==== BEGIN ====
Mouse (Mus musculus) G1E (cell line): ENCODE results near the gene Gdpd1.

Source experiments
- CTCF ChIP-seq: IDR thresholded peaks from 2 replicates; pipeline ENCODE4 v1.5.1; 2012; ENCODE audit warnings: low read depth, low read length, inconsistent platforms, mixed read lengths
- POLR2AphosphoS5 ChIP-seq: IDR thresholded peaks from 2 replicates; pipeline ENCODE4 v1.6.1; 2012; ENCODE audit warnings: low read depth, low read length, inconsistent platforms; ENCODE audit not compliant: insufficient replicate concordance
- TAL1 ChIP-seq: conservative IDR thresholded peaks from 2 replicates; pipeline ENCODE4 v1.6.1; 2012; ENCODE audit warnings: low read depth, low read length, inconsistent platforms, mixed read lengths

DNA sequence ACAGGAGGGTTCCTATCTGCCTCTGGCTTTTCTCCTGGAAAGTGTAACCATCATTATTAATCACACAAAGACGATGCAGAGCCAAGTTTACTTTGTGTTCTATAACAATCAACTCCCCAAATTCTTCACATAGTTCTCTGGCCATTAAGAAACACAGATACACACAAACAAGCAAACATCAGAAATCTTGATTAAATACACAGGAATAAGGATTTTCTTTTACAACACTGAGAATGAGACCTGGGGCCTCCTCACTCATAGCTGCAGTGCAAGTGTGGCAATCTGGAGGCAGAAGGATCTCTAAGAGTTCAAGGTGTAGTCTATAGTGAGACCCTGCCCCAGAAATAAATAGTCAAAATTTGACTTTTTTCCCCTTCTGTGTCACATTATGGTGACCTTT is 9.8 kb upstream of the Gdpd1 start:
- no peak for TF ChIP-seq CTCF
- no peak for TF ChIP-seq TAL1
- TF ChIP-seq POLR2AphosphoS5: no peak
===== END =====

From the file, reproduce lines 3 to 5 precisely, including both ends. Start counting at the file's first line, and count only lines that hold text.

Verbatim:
- CTCF ChIP-seq: IDR thresholded peaks from 2 replicates; pipeline ENCODE4 v1.5.1; 2012; ENCODE audit warnings: low read depth, low read length, inconsistent platforms, mixed read lengths
- POLR2AphosphoS5 ChIP-seq: IDR thresholded peaks from 2 replicates; pipeline ENCODE4 v1.6.1; 2012; ENCODE audit warnings: low read depth, low read length, inconsistent platforms; ENCODE audit not compliant: insufficient replicate concordance
- TAL1 ChIP-seq: conservative IDR thresholded peaks from 2 replicates; pipeline ENCODE4 v1.6.1; 2012; ENCODE audit warnings: low read depth, low read length, inconsistent platforms, mixed read lengths